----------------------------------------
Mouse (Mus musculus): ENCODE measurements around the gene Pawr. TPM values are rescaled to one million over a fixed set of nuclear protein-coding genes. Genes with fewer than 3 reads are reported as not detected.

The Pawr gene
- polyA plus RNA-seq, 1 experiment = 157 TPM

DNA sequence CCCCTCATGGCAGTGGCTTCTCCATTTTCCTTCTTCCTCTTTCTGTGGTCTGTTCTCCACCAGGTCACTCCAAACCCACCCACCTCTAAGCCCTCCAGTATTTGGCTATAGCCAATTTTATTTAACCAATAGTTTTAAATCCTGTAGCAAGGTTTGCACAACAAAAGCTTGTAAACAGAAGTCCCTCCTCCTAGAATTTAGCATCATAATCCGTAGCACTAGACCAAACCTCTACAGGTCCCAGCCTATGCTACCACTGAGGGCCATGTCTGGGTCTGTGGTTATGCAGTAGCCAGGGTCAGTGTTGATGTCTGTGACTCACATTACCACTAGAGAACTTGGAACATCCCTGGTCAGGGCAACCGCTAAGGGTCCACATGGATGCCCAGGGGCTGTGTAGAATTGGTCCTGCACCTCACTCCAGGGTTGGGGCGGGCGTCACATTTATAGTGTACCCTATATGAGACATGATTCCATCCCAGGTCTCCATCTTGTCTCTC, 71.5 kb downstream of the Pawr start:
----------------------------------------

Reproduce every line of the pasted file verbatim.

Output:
Mouse (Mus musculus): ENCODE measurements around the gene Pawr. TPM values are rescaled to one million over a fixed set of nuclear protein-coding genes. Genes with fewer than 3 reads are reported as not detected.

The Pawr gene
- polyA plus RNA-seq, 1 experiment = 157 TPM

DNA sequence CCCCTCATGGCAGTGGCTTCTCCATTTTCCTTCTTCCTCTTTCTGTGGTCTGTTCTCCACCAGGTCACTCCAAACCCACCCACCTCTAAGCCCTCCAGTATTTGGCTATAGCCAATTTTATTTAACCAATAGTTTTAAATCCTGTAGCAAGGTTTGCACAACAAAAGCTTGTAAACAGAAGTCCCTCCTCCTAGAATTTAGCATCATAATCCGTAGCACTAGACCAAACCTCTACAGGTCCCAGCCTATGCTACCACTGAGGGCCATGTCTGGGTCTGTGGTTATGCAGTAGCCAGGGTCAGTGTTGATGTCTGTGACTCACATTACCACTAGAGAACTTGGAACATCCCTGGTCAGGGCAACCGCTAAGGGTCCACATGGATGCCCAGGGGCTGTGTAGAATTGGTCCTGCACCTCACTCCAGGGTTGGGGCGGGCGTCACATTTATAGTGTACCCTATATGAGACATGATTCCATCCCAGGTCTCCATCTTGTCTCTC, 71.5 kb downstream of the Pawr start: